- Teams are limited to four veterans (players who have played at least 260 professional games – or essentially, players who have played more than four professional seasons). Veteran limits have been a key part of “AA” minor pro hockey to keep the developmental nature of the league at heart. Currently, the Fuel have two veterans — Mike Duco and Garrett Klotz.
- Teams are stocked in two ways: through having players assigned by the parent club, and by signing free agents. There is no draft in minor pro hockey. Often, ECHL teams receive a handful of players tied with each NHL parent (and possibly more who are under contract directly with the AHL affiliate), and fill out the rest of the roster with free-agent players. Because of NHL roster limits and the fact that there is no unaffiliated league between the ECHL and NHL, many of the top minor-league free agents are in the ECHL.
- In 2014-15, ECHL teams have a salary cap of $12,200 per week ($12,615 for the first month) and a salary floor of $9,100 per week (the cap averages out to $610/week per player). Individual players must be paid at least $415/week (rookies) or $460/week (players with >25 professional games). The salary cap is slightly higher in the first month because teams are allowed to carry an extra player.
- The ECHL shootout is five rounds, rather than the three used in the NHL and USHL (before the NHL instituted a three-round shootout in 2005, virtually every North American league that used the shootout used a five-round version. The ECHL simply has retained that existing five-round version). Teams do play 4-on-4 overtime for five minutes prior to the shootout, which has become the standard in North American hockey at virtually all levels. This (and the limitation of using 16 skaters in a game) is really the lone major change between the ECHL and NHL rulebooks concerning gameplay.
- Like the NHL (but unlike the USHL, which the Indiana Ice played in the last 10 years), the ECHL has the “trapezoid” rule where goaltenders may not play the puck below the goal line outside of a trapezoid that starts 6′ outside each goalpost.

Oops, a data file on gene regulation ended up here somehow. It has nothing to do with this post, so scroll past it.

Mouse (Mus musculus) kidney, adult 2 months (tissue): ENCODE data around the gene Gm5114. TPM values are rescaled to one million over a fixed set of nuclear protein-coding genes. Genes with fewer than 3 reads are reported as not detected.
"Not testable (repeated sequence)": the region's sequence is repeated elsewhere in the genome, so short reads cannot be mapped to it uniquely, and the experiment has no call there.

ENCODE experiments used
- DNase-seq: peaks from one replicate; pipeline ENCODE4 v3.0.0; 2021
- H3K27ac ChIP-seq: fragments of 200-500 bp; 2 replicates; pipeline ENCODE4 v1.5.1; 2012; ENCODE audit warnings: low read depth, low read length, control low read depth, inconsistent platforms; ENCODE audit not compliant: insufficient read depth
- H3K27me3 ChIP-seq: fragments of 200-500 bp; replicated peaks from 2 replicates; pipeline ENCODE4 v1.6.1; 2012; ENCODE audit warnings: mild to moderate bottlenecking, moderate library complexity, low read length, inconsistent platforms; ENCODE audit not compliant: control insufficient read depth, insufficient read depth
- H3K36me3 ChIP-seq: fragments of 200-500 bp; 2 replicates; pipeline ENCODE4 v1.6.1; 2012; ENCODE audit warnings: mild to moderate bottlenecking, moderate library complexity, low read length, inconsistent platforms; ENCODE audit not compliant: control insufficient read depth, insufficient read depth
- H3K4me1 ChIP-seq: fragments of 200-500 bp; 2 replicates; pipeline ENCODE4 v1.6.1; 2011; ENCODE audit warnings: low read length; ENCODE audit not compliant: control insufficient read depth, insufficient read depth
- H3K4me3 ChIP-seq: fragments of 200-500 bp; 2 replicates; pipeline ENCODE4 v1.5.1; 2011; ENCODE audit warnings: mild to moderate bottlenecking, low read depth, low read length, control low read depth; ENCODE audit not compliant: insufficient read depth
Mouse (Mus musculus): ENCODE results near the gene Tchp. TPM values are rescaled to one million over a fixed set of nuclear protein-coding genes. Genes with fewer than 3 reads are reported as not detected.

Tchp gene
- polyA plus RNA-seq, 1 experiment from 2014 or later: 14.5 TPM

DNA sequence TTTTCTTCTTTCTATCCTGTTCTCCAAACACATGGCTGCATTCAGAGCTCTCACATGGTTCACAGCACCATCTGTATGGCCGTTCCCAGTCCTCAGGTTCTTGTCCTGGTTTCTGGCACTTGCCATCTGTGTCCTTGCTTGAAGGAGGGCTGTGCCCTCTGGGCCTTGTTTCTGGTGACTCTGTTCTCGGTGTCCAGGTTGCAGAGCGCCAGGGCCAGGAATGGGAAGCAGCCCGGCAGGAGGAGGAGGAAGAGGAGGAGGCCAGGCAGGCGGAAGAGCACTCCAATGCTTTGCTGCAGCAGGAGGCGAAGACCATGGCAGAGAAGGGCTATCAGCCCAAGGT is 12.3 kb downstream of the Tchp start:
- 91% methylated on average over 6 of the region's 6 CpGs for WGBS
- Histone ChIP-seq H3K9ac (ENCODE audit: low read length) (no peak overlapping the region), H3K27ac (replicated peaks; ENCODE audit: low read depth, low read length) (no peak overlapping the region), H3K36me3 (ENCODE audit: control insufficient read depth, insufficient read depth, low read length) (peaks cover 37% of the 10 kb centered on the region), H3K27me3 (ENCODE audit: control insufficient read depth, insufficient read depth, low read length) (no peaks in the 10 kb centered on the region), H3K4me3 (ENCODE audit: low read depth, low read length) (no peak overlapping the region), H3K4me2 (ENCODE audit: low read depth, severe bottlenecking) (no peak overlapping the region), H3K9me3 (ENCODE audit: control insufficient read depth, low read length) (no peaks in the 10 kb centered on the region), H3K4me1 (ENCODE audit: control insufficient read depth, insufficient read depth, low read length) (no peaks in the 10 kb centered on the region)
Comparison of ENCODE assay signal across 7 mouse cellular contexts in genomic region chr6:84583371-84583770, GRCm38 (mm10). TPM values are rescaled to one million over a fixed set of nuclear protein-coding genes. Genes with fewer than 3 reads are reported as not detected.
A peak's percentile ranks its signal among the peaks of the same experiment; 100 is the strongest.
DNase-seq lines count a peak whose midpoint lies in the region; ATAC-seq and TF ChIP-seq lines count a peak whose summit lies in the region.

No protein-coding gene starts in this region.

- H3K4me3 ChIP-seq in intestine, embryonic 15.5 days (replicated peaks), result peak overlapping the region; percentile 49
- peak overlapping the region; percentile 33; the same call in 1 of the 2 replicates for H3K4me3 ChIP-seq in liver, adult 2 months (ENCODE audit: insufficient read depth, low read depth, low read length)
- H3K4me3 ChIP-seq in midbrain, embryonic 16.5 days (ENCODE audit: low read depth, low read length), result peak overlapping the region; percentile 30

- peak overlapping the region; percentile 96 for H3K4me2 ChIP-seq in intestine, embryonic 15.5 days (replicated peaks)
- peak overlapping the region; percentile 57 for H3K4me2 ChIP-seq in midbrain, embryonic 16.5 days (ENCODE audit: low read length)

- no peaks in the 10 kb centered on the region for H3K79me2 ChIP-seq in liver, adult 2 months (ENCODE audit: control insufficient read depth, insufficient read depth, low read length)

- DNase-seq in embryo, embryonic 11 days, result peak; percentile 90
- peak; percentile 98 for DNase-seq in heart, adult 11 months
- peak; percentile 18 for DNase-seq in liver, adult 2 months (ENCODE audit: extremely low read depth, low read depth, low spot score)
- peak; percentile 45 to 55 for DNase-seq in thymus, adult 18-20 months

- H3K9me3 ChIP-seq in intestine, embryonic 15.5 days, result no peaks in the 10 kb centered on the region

- Also like the NHL (but unlike the USHL), a player shooting the puck over the glass from the defensive zone will result in a minor penalty, whether intentional or unintentional.
- Teams play a 72-game schedule (36 home, 36 away) that runs from mid-October through mid-April, and is followed by a 16-team playoff. The top four teams in each division were set to qualify for the postseason, but the divisional alignment and playoff format are set to change with the absorption of CHL teams. All playoff series are best-of-7, as in the NHL.
- The championship trophy is called the Kelly Cup, named for inaugural ECHL commissioner Patrick Kelly. It was renamed in 1996 – the original trophy was the Riley Cup, named after former Southern Hockey League & International Hockey League leader Jack Riley. The Alaska Aces are the defending Kelly Cup champs.
- The ECHL announced in June going to a new playoff structure this year, which will look very familiar to fans of the 1980s NHL. The top four teams in each division will make the postseason. The first two rounds of the 16-team tournament will be played entirely within the division. The two division winners within each conference will play in the Conference Finals, with the conference champs playing for the Kelly Cup. Like in the NHL, all series are best-of-7.
ECHL structure (for 2014-15, updated 3 p.m. Oct. 9)
This is going to change as the ECHL absorbed seven Central Hockey League teams this week and has yet to announce a new division and playoff structure. The new division structure and playoff format are set to be announced at 3 p.m. Oct. 9.
North Division (7): Indy Fuel (Chicago), Cincinnati Cyclones (Florida/Nashville), Fort Wayne Komets (Colorado), Evansville IceMen (Ottawa), Kalamazoo Wings (Columbus/Vancouver), Toledo Walleye (Detroit), Wheeling Nailers (Montreal/Pittsburgh)
East Division (7): Elmira Jackals (Buffalo), Florida Everblades (Carolina/Tampa Bay), Greenville Road Warriors (NY Rangers), Gwinnett Gladiators (Arizona), Orlando Solar Bears (Toronto), Reading Royals (Philadelphia), South Carolina Stingrays (Boston/Washington)
Central Division (7): Allen Americans, Brampton Beast (Tampa Bay), Missouri Mavericks, Quad City Mallards (Minnesota), Rapid City Rush, Tulsa Oilers, Wichita Thunder (all independent)
Pacific Division (7): Alaska Aces (St. Louis/Minnesota), Bakersfield Condors (Edmonton), Colorado Eagles (Calgary), Idaho Steelheads (Dallas), Ontario Reign (Los Angeles/Winnipeg), Stockton Thunder (NY Islanders), Utah Grizzlies (Anaheim)
Former Central Hockey League teams (7):
NHL teams without a direct ECHL affiliation: New Jersey, San Jose. While these teams do not have a working agreement with any current ECHL teams, they may at times make players available to ECHL teams. The Fuel currently have one player from the San Jose system – defenseman Nick Jones.